The biggest reason why 27 isn’t good is because, unlike all of his previous work, it’s not about the author. When people read books by Gene Simmons, they want to learn more about the man himself – not other musicians. This book focuses on musicians, several of whom KISS or Gene Simmons fans may not even like. Furthermore, in the absurdly long introduction Gene points out how scientifically there’s no data validating the 27 Club, totally deflating any interest the reader might have had going into this book. It’s a cataclysmic storytelling error from which 27 never recovers.
The fact that this book wasn’t a best-seller on any chart and that it currently only has six reviews on Amazon, makes it clear that the general public, as well as KISS and Gene Simmons devotees either didn’t like this book or have zero interest in it. Further compounding its limited reach, the publisher made the puzzling decision to only have a hardback version of the book. The smart decision would have been to have Gene narrate an audiobook version and to produce an e-book as well. Neither of these are available. If you don’t want a hardback copy, you’re out of luck. Why a publisher would do this in a digital age dominated by strong audiobook sales and a large segment of the reading population exclusively reading e-books, I have no idea. It is a massive oversight.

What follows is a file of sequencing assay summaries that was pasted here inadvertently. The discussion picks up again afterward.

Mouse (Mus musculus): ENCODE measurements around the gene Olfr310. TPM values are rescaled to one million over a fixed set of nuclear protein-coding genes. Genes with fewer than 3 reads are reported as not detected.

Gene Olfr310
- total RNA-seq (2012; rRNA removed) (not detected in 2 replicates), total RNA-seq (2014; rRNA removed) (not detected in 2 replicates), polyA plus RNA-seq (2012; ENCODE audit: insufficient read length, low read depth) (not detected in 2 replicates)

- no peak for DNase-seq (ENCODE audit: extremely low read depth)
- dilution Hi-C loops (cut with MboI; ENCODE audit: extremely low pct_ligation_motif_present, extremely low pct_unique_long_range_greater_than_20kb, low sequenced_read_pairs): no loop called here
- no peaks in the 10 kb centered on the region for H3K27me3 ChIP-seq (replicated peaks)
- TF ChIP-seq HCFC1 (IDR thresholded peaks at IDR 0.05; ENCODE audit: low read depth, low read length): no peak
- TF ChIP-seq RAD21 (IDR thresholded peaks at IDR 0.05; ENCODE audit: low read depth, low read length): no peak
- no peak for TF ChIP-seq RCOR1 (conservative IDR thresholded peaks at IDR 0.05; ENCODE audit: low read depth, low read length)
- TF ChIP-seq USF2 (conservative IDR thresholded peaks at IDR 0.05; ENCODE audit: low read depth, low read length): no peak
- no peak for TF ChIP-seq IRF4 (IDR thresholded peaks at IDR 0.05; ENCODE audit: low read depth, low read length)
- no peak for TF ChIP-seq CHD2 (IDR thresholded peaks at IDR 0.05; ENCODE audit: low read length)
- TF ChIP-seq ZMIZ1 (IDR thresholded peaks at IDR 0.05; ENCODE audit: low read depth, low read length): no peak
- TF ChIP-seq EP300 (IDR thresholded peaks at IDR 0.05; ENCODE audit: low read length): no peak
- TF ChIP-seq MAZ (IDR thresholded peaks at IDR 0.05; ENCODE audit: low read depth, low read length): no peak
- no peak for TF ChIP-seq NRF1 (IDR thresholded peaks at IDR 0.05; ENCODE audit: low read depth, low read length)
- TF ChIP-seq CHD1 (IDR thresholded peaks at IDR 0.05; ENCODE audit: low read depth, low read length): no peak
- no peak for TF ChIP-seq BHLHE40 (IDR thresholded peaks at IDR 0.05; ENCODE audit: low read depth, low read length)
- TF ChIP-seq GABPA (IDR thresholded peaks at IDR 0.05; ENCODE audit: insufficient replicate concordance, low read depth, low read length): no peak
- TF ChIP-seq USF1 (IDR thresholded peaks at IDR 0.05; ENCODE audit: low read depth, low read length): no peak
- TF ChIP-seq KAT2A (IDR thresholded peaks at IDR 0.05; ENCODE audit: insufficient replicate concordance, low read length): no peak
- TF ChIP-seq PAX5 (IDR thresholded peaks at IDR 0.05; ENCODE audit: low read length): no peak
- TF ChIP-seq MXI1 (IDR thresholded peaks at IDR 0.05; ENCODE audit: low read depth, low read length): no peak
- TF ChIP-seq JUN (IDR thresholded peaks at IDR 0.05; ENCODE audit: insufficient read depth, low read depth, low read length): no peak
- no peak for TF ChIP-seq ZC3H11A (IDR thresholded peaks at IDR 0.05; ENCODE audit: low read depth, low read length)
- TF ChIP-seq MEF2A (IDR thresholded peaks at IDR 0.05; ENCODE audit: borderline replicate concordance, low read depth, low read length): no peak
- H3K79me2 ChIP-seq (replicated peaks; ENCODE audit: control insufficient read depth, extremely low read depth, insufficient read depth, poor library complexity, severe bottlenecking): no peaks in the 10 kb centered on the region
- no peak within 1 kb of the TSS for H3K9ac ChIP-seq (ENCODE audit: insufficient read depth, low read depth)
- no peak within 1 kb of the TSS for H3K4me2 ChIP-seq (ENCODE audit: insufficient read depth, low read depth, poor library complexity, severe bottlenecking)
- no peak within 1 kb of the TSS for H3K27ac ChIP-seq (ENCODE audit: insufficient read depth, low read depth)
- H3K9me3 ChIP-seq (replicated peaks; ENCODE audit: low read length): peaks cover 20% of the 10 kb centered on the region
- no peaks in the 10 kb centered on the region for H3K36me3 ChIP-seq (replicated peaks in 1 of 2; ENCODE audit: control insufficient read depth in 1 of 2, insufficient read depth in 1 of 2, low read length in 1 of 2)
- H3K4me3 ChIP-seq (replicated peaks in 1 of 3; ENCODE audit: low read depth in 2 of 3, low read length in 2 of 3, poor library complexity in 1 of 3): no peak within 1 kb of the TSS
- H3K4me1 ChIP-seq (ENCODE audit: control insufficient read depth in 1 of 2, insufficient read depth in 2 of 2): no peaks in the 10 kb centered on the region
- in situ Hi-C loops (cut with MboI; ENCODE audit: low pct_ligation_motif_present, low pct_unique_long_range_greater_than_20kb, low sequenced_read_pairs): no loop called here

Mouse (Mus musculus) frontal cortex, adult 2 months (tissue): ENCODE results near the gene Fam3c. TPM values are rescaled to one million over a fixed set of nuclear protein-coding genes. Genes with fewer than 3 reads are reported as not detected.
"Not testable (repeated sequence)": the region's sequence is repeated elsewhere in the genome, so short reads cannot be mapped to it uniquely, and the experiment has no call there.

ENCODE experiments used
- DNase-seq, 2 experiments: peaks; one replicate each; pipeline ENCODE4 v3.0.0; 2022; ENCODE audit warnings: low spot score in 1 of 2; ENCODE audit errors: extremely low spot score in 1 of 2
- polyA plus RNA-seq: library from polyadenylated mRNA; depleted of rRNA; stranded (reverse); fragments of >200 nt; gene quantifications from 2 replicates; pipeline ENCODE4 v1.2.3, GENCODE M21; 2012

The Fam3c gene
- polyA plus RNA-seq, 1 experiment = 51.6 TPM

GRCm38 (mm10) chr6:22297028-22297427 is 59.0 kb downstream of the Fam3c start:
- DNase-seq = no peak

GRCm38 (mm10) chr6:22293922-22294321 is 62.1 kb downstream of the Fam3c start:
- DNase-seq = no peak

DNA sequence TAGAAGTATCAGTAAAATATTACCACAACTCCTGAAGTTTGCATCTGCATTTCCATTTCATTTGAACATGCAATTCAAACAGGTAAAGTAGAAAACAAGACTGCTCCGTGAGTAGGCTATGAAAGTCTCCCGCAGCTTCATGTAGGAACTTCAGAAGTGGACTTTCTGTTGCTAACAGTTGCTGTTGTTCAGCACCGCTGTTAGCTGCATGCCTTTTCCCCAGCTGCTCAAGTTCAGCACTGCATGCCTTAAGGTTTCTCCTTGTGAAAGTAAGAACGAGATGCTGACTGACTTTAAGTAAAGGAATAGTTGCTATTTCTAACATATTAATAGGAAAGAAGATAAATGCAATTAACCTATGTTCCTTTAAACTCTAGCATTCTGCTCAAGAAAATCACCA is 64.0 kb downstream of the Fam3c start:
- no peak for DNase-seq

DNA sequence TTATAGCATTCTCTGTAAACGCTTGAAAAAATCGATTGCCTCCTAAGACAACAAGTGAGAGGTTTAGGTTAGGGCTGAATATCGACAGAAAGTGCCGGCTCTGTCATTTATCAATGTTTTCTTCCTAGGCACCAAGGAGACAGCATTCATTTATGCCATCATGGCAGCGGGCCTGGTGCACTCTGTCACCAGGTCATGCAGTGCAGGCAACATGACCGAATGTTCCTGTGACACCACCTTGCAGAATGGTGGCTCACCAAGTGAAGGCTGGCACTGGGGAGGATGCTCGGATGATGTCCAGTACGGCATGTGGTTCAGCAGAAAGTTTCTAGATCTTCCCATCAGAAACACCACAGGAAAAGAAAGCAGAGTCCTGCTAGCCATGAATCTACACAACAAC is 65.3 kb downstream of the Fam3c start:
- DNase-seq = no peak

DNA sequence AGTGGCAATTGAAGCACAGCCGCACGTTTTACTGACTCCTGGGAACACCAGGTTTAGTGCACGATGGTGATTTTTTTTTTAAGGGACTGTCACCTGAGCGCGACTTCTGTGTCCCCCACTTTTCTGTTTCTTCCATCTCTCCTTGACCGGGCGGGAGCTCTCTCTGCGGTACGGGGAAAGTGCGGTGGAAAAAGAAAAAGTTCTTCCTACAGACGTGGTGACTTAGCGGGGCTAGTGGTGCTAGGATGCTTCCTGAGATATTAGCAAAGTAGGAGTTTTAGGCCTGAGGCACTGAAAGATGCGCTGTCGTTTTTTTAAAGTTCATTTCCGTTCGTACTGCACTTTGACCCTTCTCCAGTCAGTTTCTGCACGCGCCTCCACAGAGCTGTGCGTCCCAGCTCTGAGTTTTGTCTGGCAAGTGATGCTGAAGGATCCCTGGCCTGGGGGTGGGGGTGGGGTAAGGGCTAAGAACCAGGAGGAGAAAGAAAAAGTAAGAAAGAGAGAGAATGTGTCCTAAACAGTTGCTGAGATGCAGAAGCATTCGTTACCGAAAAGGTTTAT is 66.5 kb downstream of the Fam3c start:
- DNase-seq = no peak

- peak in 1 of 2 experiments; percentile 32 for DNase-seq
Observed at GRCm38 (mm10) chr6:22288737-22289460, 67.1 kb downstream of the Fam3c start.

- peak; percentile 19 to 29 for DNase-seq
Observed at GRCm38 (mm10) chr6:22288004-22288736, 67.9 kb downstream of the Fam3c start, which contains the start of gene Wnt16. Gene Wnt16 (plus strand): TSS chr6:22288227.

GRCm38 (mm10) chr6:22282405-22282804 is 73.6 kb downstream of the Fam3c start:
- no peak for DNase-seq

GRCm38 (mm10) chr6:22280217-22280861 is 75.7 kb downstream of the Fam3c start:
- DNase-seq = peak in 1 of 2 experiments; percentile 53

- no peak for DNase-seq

I can’t recommend 27 to anyone. The only positive I can say is it’s beautifully produced, with charming illustrations of the musicians Simmons writes about and the inside of the dust jacket is equally impressive. But books are about substance, not style. Unfortunately, 27 doesn’t deliver in that respect.